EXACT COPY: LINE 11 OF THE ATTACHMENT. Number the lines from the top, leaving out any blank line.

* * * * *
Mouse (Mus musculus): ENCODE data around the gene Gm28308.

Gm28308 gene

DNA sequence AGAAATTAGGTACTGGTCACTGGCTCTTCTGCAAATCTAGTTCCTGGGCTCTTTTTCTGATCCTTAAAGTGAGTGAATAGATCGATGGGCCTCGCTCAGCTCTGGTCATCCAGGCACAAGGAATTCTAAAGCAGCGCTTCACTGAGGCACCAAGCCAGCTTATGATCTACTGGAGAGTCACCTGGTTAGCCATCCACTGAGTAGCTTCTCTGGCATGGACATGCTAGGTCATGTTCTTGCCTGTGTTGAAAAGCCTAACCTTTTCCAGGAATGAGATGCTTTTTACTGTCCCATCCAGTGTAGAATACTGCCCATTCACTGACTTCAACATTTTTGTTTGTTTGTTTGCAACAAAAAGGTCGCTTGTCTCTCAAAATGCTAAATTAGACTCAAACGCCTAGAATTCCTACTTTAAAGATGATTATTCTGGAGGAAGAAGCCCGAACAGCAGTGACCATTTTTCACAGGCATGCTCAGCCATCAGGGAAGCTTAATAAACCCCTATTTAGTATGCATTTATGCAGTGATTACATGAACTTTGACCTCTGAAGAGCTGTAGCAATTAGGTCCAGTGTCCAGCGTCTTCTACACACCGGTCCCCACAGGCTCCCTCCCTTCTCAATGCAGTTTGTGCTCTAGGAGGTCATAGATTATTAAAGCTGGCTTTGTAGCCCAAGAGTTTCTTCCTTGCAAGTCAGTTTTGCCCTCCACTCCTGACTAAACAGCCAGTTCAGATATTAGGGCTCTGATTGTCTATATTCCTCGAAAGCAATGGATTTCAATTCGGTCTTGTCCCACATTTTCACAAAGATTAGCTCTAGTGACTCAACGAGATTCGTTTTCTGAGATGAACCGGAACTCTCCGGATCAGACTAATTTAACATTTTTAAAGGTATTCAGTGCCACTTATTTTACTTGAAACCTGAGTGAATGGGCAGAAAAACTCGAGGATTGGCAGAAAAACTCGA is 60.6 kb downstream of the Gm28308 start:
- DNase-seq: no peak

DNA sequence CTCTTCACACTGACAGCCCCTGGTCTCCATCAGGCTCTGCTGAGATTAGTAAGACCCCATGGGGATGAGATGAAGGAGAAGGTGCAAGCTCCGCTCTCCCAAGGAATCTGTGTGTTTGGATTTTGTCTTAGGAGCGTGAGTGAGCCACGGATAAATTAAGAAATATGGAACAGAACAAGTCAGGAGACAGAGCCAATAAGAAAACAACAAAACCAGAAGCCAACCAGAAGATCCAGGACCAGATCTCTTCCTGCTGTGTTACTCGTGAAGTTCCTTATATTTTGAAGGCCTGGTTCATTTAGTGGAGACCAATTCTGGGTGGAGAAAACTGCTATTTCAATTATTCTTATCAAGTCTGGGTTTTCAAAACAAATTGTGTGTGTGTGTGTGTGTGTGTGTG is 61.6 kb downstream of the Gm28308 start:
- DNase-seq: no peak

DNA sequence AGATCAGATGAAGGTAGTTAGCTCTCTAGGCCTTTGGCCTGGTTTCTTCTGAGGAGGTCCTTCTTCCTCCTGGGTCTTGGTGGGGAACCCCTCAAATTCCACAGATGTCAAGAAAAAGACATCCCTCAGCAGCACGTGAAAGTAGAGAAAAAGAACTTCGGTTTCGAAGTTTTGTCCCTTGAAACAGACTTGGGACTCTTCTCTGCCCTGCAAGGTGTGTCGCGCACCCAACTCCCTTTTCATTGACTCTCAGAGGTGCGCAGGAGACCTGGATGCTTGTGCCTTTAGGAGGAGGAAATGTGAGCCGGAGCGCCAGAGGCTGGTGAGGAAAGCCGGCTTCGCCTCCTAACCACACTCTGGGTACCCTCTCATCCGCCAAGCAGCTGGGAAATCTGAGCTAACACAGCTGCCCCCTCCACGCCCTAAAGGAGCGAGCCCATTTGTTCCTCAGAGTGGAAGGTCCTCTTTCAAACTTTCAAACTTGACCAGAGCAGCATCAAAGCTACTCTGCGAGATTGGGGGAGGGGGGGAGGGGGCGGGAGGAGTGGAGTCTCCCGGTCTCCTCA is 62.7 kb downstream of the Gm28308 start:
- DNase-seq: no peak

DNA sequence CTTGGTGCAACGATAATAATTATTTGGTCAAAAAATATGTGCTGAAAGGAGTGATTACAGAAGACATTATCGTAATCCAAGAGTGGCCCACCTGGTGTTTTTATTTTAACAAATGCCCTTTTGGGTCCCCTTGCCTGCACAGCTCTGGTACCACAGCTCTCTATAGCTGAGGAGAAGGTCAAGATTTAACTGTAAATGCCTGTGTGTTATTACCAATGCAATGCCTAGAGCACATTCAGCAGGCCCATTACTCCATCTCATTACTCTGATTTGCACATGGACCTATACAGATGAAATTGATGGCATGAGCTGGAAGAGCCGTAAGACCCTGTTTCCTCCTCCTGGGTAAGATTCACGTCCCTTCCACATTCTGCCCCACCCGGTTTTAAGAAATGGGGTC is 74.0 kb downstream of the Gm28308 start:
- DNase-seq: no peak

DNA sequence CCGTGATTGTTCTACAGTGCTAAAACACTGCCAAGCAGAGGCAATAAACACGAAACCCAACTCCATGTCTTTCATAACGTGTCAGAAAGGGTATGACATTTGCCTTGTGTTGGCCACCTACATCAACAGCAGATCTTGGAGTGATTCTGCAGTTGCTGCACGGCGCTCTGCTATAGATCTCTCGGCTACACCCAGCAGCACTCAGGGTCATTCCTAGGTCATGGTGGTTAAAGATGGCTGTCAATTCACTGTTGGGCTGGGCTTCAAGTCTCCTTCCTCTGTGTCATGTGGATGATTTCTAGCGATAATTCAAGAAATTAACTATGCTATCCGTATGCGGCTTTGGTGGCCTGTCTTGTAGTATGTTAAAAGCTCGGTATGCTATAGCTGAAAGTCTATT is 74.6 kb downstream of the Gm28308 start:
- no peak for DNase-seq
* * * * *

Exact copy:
DNA sequence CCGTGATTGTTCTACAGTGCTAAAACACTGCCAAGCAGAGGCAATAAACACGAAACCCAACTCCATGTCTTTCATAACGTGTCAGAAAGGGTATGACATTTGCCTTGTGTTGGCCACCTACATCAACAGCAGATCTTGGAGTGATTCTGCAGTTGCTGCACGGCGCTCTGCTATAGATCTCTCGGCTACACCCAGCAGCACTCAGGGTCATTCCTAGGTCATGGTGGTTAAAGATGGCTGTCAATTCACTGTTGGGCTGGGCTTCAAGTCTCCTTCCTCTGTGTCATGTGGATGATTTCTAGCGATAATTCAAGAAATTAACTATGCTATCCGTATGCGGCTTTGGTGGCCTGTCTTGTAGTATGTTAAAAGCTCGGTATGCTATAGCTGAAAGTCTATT is 74.6 kb downstream of the Gm28308 start: